Suffice to say, during his lifetime no one in the French Conservative right tried to associate themselves with Proudhon.
Next to proclaim Proudhon as a member of the right was American Liberal J. Salwyn Schapiro for whom he was a “Harbinger of Fascism.” This article is mostly forgotten (and rightly so), but Schapiro’s claims have some currency in the Leninist left thanks to Hal Draper utilising it to proclaim “The Myth of Anarchist Libertarianism” in his misleading pamphlet The Two Souls of Socialism.
What is Schapiro’s thesis? That there are “sinister overtones that haunt” Proudhon’s work and he “was a prophet of future discontents . . . The true significance of his writings can be seen only in the light of the political and social movement of our day known as fascism.” In summary: “It is the thesis of this article that the great French polemist, Proudhon, was a harbinger of fascist ideas. Otherwise his views would be as bewildering to us as they were to his contemporaries.” (p. 717, p. 733, pp. 733-4)
Schapiro’s article is the worse kind of anachronism, seeking to (re-)define Proudhon in terms of an ideology that did not come into existence until 70 years after his death. A movement, in fact, which would never have appeared if Proudhon’s mutualism had been successful as its erosion of the state and capitalism would have removed the soil upon which fascism grew. Even Schapiro had to admit to some difficulties in his case, such as the awkward fact that Proudhon’s “teachings [were] misunderstood as anarchy by his disciples” (p. 737) and that there was “no hint of the totalitarian corporative state in Proudhon’s writings.”  (p. 736)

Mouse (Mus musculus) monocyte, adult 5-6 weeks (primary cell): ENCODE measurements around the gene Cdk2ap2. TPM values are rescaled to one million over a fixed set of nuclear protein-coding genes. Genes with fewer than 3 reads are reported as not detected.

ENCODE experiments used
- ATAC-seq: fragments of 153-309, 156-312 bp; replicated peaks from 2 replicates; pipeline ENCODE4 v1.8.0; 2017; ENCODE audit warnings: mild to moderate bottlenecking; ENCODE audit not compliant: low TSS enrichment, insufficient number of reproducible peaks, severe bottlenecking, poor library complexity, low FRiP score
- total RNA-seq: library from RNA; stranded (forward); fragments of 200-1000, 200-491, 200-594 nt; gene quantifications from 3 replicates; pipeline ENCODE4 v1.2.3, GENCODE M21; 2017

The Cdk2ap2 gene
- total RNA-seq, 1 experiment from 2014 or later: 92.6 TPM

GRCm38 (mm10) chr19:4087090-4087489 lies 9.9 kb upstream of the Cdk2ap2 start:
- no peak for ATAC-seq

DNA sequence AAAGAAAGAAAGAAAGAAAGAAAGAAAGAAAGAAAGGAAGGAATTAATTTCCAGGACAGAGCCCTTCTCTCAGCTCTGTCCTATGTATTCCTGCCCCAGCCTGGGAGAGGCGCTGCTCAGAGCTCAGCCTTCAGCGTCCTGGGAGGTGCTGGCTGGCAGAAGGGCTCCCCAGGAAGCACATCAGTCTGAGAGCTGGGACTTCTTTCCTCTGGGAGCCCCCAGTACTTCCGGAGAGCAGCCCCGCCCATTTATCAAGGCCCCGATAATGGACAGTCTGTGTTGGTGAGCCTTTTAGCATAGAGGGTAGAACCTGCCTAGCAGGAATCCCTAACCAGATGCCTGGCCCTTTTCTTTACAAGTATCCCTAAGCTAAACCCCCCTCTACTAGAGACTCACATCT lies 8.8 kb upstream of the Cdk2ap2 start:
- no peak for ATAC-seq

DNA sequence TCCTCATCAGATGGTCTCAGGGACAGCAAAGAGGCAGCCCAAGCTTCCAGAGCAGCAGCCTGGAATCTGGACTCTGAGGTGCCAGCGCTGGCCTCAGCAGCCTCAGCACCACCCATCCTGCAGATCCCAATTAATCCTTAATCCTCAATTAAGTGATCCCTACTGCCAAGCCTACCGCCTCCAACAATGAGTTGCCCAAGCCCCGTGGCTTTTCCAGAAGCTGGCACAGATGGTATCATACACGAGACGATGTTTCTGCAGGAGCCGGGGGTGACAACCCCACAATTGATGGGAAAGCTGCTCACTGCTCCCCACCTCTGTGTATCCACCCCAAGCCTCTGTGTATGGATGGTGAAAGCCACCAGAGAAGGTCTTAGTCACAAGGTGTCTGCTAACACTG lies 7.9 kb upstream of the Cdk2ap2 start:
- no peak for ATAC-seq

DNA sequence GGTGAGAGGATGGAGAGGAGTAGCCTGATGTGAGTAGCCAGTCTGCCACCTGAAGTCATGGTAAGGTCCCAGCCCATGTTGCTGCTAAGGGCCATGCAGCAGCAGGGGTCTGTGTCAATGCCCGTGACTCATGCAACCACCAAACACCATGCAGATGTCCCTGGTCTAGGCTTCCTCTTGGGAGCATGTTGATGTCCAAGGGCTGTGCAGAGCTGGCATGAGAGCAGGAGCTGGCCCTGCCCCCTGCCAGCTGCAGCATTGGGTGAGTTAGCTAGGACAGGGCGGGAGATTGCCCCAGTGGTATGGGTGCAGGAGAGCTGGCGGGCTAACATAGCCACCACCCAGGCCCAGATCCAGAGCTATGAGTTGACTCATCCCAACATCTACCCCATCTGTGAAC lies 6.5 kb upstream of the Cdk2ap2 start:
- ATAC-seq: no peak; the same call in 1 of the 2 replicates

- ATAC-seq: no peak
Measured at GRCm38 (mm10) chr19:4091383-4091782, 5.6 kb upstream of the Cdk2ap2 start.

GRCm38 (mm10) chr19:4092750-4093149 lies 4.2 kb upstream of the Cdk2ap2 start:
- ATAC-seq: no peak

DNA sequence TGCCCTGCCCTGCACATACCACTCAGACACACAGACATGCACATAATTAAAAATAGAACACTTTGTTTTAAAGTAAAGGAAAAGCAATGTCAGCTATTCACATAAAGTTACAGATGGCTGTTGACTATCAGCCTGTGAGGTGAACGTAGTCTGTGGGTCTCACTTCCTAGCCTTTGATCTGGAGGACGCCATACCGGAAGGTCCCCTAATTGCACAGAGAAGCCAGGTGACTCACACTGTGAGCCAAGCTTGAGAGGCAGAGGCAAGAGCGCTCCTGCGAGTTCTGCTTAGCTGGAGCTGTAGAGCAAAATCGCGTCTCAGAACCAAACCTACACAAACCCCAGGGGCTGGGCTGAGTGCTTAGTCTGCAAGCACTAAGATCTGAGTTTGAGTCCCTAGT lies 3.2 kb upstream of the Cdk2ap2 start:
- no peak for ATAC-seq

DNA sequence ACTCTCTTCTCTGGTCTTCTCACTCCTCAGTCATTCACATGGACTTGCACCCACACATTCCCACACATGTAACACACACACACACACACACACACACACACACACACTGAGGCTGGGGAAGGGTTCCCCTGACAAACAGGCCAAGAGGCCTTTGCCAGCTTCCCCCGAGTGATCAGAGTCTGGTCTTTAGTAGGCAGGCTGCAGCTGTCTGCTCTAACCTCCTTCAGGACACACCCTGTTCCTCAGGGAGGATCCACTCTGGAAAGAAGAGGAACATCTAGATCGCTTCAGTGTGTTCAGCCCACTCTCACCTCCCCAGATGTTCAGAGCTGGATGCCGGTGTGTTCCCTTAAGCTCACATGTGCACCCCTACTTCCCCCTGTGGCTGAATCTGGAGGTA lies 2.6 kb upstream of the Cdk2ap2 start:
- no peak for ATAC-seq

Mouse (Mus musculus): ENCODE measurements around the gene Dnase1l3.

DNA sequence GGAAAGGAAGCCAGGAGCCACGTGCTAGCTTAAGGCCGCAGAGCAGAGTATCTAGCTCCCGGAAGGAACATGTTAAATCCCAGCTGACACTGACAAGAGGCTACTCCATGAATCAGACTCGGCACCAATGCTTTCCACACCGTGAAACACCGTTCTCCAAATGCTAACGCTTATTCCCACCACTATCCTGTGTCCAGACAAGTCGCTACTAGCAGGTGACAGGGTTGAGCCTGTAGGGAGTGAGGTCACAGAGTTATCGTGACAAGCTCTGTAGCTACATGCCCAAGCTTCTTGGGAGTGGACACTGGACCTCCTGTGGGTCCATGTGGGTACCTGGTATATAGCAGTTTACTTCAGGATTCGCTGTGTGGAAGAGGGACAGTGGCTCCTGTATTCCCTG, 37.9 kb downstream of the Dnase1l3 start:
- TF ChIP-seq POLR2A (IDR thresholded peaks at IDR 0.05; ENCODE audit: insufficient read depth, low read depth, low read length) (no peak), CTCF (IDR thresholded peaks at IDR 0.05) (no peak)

There are many reasons why Schapiro’s perspective on Proudhon failed to convince most people. Even a cursorily look at his article shows its weakness. Rather than examine all of Proudhon’s work, he concentrates on his correspondence and two of his lesser known works. That, in itself, suggests that Schapiro is cherry-picking material. By ignoring Proudhon’s key contributions to the socialist movement and which secured his place in libertarian history he cannot but produce a distorted picture.